Physics Personal Statement
Ever since I began to study physics, I have consistently received high grades. Likewise, I have always excelled in mathematics. However, whilst I am proud of my performance in these two subjects, my attachment to them goes much deeper than the satisfaction that I have gained from being awarded top marks in them. On one level, the subjects provide me with a great intellectual satisfaction. Problem-solving is a deeply ingrained feature of my personality, and in my experience no subjects are as capable of providing problems whose solutions demand a combination of methodical thinking and spontaneous inspiration as mathematics and physics. Just as importantly, I never cease to be fascinated by how both physics and mathematics – the latter generally being perceived as an abstract discipline – can explain so much of the world around us. Indeed, I enjoy the inter-relation of these two disciplines. Mathematics provides the basic conceptual building blocks through which physics can be understood. In turn, the principles of physics can be witnessed in action in every aspect of life.
Although many areas of physics greatly interest me, if pushed to select a favourite I would choose electromagnetism. It fascinates me how this phenomenon can on the one hand produce effects that seem physically impossible, yet at the same time it is, aside from gravity, the most pervasive force in the world around us. From a more practical point of view, the scientific and technological advances that have come about as a result of our understanding of electromagnetism also captivate my imagination. Given my love of physics, it will perhaps come as no surprise that mechanics is the area of mathematics that most interests me. At the same time, however, I am also strongly interested in pure mathematics, in particular algebra.
A recent week of work experience at a hospital has further stimulated my interest in maths and physics. During the placement I was shown a variety of pieces of modern medical technology, such as MRI and CAT scanners. I was struck by how, at root, such devices have been made possible by discoveries that have been made in the pure sciences, which in turn have been given practical applications by applied researchers. Seeing the machines in action therefore gave me a sense of the way that maths and physics can be applied in the real world to make it a better place. Indeed, I hope that through my studies at university I will one day be able to make a similar contribution. At present, I am particularly interested in research into the technologies behind renewable energy, and would one day like to be involved in research in this field.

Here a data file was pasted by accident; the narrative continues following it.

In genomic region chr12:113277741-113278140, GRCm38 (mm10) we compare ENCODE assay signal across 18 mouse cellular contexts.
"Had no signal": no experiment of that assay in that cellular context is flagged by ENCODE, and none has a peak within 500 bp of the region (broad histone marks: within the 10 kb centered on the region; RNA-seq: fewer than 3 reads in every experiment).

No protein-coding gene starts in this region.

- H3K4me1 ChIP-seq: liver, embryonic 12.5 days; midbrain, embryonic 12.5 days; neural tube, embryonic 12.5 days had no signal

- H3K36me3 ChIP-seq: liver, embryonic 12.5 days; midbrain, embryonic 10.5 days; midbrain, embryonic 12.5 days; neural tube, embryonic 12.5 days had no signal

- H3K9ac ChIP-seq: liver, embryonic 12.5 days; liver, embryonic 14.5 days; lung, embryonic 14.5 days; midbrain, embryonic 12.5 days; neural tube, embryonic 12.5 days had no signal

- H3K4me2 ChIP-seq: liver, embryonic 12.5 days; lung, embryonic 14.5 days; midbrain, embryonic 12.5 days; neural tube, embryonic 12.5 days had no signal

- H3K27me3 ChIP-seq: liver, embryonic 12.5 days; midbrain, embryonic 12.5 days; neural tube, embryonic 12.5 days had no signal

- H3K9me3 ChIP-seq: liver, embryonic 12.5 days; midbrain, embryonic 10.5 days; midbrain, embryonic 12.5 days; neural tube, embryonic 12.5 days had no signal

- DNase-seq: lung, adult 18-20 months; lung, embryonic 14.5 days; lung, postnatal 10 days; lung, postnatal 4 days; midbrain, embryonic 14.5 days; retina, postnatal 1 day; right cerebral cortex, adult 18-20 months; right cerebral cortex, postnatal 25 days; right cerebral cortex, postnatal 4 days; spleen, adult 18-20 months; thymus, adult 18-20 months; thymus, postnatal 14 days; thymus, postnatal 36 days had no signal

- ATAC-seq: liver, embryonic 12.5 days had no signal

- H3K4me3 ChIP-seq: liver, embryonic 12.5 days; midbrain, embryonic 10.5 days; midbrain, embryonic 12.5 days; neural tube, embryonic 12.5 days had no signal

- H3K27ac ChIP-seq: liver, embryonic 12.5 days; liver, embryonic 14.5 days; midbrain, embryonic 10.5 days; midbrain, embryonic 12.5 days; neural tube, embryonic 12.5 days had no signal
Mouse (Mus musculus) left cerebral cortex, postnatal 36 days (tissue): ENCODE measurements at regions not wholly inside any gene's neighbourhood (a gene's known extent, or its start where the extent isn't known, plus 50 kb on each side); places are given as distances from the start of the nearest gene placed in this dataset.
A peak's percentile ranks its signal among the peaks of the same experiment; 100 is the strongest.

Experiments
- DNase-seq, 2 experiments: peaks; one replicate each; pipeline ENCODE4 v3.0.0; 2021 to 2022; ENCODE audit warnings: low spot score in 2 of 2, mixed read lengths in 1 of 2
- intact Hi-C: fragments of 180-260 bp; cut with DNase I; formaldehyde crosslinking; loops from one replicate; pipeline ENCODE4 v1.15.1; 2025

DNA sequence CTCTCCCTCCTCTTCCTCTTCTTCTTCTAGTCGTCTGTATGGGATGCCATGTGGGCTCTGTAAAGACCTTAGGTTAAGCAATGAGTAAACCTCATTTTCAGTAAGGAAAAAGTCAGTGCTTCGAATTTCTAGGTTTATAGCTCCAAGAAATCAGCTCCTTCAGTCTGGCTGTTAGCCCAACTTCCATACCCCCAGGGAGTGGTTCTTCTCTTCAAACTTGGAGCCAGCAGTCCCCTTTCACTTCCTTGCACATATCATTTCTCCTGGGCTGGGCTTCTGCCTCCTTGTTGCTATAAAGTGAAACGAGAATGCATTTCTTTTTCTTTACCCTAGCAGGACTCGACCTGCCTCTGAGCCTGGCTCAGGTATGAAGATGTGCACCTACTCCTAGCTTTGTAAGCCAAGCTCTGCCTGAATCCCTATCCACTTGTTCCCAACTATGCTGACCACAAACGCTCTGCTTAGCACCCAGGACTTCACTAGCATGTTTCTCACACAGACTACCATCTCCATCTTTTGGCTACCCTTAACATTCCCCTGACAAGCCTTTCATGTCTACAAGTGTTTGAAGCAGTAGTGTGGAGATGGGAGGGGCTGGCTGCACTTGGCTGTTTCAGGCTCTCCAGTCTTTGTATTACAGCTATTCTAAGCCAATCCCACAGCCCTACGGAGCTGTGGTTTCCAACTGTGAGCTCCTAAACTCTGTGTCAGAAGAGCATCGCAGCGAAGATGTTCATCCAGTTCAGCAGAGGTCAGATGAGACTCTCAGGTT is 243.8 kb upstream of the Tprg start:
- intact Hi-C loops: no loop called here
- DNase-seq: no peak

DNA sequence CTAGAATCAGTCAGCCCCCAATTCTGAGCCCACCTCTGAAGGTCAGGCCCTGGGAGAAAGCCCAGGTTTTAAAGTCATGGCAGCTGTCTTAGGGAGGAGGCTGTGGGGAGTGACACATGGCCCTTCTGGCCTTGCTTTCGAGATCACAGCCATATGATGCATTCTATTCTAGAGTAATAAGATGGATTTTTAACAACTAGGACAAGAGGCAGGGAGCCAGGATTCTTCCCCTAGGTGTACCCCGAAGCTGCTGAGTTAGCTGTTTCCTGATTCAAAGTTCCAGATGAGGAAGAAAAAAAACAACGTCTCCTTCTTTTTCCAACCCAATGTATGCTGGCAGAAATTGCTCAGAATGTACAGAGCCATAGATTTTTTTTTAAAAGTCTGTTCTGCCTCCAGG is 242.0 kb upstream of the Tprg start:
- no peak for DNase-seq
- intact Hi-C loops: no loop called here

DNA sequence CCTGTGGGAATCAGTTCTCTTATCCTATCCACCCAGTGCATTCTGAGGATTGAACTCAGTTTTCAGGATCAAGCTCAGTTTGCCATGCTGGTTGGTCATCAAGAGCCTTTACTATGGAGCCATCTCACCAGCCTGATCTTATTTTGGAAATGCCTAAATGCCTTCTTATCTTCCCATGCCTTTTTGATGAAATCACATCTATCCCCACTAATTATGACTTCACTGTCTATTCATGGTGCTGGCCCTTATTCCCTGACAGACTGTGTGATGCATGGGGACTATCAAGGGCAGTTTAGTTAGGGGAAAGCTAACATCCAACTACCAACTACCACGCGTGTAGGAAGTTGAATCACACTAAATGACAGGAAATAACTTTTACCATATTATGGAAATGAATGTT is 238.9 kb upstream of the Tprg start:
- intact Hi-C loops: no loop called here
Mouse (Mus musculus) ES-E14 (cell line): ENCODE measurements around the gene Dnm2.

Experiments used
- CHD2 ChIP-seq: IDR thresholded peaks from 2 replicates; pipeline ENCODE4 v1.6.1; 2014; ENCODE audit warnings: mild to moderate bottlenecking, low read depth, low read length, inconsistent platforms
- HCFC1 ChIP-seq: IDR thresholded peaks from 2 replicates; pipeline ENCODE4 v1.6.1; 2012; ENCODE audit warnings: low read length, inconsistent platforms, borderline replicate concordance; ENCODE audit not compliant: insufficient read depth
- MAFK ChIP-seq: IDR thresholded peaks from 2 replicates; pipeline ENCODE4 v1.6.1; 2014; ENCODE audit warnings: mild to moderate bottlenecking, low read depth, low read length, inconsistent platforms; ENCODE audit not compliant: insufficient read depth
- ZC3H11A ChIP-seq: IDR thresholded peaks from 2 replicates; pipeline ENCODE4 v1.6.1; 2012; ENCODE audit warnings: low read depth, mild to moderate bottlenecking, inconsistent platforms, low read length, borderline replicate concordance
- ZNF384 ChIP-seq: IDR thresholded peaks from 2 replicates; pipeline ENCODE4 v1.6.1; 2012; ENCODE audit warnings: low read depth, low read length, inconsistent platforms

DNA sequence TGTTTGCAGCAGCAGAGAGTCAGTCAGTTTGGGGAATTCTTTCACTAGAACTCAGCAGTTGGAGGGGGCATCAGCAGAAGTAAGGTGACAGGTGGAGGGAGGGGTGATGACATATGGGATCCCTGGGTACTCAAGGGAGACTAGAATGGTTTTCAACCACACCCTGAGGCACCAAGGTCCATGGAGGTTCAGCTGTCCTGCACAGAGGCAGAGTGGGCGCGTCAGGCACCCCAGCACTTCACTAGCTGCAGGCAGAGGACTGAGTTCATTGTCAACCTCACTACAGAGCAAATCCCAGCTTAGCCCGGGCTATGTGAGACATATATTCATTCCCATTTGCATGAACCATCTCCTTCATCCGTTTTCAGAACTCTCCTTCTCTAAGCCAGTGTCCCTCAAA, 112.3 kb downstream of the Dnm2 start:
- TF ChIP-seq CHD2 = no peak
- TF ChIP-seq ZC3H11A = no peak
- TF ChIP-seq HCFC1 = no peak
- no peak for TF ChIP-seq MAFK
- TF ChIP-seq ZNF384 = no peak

I like to balance my interests in science with a range of activities outside of the classroom. I have been working as a store assistant in a high-street clothes chain. The demands of the job, such as continually making sure the store is tidy and the displays are correctly stocked, have instilled a solid work ethic in me. Dealing with difficult customers has also developed my problem-solving skills and improved my patience. On a more enjoyable note, I recently completed the Duke of Edinburgh Gold award, which pushed me outside of my comfort zone and also allowed me to improve my teamwork skills. I am a sub-officer in the Girls’ Brigade. In this position I am responsible for the welfare of the girls, as well as for organizing the night activities that the group carries out. Whilst it is at times a challenging role, I enjoy the level of responsibility that it requires, and feel that it has also helped prepare me for various aspects of university life, such as being able to work in a group and relate to people from different backgrounds. Finally, I enjoy swimming, and recently achieved the bronze medallion award. I hope to make use of this qualification in the future to volunteer as a life guard.